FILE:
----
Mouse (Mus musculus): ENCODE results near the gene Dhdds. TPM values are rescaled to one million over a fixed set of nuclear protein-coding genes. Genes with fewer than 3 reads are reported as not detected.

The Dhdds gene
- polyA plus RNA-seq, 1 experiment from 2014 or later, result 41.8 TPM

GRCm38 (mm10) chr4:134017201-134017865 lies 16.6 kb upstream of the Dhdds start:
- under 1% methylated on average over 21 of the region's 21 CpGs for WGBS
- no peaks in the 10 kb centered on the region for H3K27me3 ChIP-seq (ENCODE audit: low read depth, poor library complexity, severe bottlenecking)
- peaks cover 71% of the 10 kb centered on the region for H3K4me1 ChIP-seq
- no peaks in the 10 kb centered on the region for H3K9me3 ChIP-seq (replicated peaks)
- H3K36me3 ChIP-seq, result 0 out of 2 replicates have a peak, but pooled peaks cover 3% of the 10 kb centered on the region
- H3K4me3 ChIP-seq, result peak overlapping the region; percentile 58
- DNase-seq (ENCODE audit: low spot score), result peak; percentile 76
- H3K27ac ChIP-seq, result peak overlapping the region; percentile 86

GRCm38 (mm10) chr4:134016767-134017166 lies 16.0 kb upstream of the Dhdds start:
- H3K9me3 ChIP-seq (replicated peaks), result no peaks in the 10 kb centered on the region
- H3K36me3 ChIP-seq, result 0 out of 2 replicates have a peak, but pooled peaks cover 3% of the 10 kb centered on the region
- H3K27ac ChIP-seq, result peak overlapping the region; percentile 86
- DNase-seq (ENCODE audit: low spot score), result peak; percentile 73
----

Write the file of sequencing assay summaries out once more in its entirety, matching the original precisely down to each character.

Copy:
Mouse (Mus musculus): ENCODE results near the gene Dhdds. TPM values are rescaled to one million over a fixed set of nuclear protein-coding genes. Genes with fewer than 3 reads are reported as not detected.

The Dhdds gene
- polyA plus RNA-seq, 1 experiment from 2014 or later, result 41.8 TPM

GRCm38 (mm10) chr4:134017201-134017865 lies 16.6 kb upstream of the Dhdds start:
- under 1% methylated on average over 21 of the region's 21 CpGs for WGBS
- no peaks in the 10 kb centered on the region for H3K27me3 ChIP-seq (ENCODE audit: low read depth, poor library complexity, severe bottlenecking)
- peaks cover 71% of the 10 kb centered on the region for H3K4me1 ChIP-seq
- no peaks in the 10 kb centered on the region for H3K9me3 ChIP-seq (replicated peaks)
- H3K36me3 ChIP-seq, result 0 out of 2 replicates have a peak, but pooled peaks cover 3% of the 10 kb centered on the region
- H3K4me3 ChIP-seq, result peak overlapping the region; percentile 58
- DNase-seq (ENCODE audit: low spot score), result peak; percentile 76
- H3K27ac ChIP-seq, result peak overlapping the region; percentile 86

GRCm38 (mm10) chr4:134016767-134017166 lies 16.0 kb upstream of the Dhdds start:
- H3K9me3 ChIP-seq (replicated peaks), result no peaks in the 10 kb centered on the region
- H3K36me3 ChIP-seq, result 0 out of 2 replicates have a peak, but pooled peaks cover 3% of the 10 kb centered on the region
- H3K27ac ChIP-seq, result peak overlapping the region; percentile 86
- DNase-seq (ENCODE audit: low spot score), result peak; percentile 73